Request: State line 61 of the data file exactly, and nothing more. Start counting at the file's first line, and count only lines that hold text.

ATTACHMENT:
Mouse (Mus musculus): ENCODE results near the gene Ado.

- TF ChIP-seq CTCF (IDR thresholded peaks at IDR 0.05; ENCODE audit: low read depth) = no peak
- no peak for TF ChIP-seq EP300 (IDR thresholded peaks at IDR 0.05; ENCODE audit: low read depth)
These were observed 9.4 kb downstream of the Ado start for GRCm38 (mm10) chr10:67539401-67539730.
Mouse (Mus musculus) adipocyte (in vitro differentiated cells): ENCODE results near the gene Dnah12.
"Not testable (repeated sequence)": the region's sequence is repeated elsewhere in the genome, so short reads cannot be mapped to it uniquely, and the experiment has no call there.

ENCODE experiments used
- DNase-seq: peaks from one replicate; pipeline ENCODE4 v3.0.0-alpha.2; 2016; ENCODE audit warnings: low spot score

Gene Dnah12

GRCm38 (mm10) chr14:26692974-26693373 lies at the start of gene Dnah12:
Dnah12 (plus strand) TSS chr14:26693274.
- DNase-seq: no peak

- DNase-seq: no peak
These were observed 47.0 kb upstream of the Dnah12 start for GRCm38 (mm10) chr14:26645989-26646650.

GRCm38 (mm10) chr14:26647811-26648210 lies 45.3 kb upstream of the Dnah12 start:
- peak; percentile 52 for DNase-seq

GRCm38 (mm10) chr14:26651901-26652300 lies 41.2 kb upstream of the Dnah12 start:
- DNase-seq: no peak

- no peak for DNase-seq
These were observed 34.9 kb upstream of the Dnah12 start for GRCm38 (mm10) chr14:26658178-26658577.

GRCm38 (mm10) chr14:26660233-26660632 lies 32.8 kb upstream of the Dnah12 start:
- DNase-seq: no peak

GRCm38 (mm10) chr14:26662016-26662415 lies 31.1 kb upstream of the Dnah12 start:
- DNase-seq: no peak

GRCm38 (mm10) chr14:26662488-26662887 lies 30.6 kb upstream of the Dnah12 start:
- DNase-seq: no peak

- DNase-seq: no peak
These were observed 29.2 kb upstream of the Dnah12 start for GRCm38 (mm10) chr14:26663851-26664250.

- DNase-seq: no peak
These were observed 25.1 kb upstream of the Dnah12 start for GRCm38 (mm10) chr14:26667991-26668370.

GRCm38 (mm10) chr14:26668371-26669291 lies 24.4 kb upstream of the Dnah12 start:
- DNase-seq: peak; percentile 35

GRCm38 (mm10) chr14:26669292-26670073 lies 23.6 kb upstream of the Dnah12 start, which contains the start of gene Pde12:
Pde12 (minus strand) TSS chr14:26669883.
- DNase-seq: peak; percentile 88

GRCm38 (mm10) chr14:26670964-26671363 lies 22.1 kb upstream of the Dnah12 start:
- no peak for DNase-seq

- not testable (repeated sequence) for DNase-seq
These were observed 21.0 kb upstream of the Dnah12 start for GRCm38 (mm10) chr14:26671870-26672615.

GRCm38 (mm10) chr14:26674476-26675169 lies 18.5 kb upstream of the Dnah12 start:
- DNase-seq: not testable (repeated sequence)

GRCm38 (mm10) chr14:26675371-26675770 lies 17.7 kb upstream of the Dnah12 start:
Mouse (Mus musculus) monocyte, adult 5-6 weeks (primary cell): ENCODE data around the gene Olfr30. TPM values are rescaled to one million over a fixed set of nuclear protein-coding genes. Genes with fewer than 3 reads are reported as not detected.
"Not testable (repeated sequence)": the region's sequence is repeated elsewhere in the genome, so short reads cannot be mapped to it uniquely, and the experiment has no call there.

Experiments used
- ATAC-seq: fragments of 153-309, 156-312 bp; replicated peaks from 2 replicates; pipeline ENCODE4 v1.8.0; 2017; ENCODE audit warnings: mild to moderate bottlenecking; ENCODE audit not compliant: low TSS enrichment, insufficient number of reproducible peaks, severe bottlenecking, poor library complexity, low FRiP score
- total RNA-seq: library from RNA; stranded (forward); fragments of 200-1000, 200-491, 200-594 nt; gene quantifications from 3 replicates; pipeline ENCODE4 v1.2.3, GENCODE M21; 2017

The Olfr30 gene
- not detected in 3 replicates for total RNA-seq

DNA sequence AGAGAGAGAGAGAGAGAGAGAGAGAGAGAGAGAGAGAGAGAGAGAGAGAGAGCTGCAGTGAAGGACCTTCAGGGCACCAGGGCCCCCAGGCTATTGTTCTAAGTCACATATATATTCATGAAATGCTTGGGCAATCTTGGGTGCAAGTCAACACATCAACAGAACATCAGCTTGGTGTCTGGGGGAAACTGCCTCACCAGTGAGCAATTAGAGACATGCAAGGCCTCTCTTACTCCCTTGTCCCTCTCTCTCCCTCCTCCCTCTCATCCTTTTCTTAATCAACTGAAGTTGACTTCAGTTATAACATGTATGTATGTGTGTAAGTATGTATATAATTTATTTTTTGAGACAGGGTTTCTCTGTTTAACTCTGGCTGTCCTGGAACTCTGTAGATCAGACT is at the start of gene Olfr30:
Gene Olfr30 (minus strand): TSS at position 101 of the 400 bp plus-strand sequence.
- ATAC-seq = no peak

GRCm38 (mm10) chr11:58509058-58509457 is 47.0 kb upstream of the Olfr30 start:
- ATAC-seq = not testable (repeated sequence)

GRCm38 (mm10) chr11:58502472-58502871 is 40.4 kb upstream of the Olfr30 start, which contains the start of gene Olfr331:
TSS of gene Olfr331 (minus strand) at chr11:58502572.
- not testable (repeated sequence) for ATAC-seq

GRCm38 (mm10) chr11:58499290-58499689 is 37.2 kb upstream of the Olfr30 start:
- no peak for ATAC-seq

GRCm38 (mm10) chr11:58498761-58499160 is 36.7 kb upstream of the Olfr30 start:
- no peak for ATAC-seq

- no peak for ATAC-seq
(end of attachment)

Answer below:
- no peak for ATAC-seq